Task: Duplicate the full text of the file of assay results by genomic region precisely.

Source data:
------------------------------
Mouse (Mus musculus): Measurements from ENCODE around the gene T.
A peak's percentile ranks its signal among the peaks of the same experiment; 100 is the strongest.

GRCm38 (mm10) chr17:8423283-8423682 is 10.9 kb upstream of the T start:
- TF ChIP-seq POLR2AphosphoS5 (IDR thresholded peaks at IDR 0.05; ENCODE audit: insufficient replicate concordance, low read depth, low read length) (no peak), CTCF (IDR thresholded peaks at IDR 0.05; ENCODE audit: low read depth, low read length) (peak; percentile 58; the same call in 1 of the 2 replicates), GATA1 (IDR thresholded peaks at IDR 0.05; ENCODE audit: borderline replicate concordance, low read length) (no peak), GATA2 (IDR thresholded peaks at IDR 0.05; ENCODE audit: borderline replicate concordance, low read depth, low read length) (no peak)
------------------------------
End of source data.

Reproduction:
Mouse (Mus musculus): Measurements from ENCODE around the gene T.
A peak's percentile ranks its signal among the peaks of the same experiment; 100 is the strongest.

GRCm38 (mm10) chr17:8423283-8423682 is 10.9 kb upstream of the T start:
- TF ChIP-seq POLR2AphosphoS5 (IDR thresholded peaks at IDR 0.05; ENCODE audit: insufficient replicate concordance, low read depth, low read length) (no peak), CTCF (IDR thresholded peaks at IDR 0.05; ENCODE audit: low read depth, low read length) (peak; percentile 58; the same call in 1 of the 2 replicates), GATA1 (IDR thresholded peaks at IDR 0.05; ENCODE audit: borderline replicate concordance, low read length) (no peak), GATA2 (IDR thresholded peaks at IDR 0.05; ENCODE audit: borderline replicate concordance, low read depth, low read length) (no peak)